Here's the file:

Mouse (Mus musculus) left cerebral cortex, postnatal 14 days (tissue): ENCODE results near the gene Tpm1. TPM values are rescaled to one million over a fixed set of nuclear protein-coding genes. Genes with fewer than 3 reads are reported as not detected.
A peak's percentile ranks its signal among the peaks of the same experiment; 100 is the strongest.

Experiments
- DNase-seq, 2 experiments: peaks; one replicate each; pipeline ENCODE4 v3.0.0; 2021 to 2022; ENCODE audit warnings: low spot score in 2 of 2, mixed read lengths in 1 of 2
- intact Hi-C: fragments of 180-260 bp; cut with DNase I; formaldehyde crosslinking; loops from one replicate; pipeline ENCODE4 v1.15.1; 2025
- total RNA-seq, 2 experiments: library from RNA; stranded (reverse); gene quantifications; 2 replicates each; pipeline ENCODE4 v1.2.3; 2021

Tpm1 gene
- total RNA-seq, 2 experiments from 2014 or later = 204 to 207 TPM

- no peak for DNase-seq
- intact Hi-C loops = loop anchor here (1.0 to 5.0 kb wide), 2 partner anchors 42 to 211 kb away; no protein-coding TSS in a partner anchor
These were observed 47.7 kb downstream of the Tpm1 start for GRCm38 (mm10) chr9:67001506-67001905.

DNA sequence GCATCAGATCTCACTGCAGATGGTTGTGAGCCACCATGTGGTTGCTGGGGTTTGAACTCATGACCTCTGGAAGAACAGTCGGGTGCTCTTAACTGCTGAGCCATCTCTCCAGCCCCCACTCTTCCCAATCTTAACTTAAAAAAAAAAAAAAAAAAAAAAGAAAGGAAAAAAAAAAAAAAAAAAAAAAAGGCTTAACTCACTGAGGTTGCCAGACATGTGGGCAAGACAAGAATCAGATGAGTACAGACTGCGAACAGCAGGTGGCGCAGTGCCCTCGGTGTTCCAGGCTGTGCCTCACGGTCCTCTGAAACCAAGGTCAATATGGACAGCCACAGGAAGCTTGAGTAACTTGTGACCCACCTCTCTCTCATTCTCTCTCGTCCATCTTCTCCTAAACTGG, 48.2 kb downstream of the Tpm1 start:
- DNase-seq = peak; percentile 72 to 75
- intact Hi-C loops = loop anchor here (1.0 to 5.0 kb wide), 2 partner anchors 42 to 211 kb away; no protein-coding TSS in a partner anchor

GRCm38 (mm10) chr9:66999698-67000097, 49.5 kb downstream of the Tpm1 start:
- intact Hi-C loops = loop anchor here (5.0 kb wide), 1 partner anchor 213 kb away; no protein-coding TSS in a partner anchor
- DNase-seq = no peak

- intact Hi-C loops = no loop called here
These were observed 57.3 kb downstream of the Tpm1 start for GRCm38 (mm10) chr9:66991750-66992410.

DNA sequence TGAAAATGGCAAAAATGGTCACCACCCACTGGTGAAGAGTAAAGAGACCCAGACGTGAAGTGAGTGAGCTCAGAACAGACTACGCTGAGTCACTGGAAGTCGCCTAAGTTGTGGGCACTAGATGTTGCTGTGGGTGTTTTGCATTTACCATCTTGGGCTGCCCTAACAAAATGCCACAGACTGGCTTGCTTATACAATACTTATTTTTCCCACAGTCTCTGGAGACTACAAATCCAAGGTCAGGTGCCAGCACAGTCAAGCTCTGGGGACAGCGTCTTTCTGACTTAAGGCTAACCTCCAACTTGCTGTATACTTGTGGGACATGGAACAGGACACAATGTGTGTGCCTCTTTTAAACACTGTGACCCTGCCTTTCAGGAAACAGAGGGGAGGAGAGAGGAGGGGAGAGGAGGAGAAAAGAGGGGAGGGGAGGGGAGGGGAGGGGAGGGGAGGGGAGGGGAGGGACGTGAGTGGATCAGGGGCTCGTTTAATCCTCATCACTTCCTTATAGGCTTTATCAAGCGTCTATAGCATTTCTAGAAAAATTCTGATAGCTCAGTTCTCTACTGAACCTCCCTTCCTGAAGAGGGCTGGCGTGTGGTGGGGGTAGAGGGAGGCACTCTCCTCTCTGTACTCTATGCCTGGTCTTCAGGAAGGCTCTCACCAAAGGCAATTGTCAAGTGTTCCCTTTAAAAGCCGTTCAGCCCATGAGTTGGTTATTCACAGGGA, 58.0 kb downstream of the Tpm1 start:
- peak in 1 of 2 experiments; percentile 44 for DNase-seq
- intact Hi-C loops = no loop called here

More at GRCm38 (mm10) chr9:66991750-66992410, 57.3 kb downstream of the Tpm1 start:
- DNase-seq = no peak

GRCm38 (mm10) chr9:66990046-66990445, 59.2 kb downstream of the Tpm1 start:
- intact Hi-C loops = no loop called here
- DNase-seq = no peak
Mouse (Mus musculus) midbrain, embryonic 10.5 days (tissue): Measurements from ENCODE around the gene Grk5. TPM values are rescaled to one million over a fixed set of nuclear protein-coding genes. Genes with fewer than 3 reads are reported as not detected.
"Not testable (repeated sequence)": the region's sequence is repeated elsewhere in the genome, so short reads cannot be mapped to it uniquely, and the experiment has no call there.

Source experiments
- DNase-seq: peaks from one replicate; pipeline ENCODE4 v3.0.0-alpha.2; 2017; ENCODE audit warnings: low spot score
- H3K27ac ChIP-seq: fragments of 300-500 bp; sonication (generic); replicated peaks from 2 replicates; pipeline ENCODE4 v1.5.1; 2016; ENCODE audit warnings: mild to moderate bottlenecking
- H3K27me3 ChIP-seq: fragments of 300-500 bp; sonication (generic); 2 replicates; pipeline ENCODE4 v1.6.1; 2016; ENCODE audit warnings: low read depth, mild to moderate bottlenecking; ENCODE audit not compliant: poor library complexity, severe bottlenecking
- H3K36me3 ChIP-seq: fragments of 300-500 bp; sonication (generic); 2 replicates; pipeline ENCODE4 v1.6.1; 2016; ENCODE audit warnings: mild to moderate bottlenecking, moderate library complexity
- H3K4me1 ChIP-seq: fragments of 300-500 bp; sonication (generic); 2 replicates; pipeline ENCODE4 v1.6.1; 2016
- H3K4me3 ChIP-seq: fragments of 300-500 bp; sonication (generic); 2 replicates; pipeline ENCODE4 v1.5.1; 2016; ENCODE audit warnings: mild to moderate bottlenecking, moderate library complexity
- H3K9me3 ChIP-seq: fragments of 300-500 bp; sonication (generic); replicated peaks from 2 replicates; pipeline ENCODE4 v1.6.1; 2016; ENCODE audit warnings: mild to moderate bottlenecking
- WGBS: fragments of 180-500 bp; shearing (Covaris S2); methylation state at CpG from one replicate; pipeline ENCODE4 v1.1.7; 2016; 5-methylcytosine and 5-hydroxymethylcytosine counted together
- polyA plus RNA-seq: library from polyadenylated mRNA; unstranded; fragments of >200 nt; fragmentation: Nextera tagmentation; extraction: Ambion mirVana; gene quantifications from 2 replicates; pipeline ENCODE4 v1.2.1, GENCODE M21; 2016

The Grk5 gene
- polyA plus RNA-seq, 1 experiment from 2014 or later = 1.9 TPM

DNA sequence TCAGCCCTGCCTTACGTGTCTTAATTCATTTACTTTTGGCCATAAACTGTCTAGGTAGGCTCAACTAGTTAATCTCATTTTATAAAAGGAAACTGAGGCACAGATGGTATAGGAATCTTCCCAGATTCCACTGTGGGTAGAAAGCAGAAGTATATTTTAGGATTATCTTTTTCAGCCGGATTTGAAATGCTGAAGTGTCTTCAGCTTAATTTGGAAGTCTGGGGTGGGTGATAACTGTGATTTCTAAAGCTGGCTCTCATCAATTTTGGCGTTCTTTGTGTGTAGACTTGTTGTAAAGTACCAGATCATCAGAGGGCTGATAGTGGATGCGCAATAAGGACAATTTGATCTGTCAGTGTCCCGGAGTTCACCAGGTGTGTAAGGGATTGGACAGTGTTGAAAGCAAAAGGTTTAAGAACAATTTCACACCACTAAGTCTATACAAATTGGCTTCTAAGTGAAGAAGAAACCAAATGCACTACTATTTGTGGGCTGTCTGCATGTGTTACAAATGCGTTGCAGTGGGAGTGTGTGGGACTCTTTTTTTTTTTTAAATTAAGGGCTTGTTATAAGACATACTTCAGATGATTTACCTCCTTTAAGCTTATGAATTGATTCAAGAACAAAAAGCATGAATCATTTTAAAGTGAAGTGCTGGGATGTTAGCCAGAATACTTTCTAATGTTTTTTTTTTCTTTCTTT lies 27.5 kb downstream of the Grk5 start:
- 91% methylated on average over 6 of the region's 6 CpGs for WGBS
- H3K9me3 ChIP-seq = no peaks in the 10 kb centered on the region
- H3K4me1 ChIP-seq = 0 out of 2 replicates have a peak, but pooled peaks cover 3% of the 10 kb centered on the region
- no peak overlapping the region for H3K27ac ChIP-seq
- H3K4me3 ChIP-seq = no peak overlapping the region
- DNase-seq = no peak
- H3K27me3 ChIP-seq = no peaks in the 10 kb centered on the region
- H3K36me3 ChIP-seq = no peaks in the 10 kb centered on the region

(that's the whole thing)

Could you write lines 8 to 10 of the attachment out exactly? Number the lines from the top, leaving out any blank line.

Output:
- total RNA-seq, 2 experiments from 2014 or later = 204 to 207 TPM

- no peak for DNase-seq
- intact Hi-C loops = loop anchor here (1.0 to 5.0 kb wide), 2 partner anchors 42 to 211 kb away; no protein-coding TSS in a partner anchor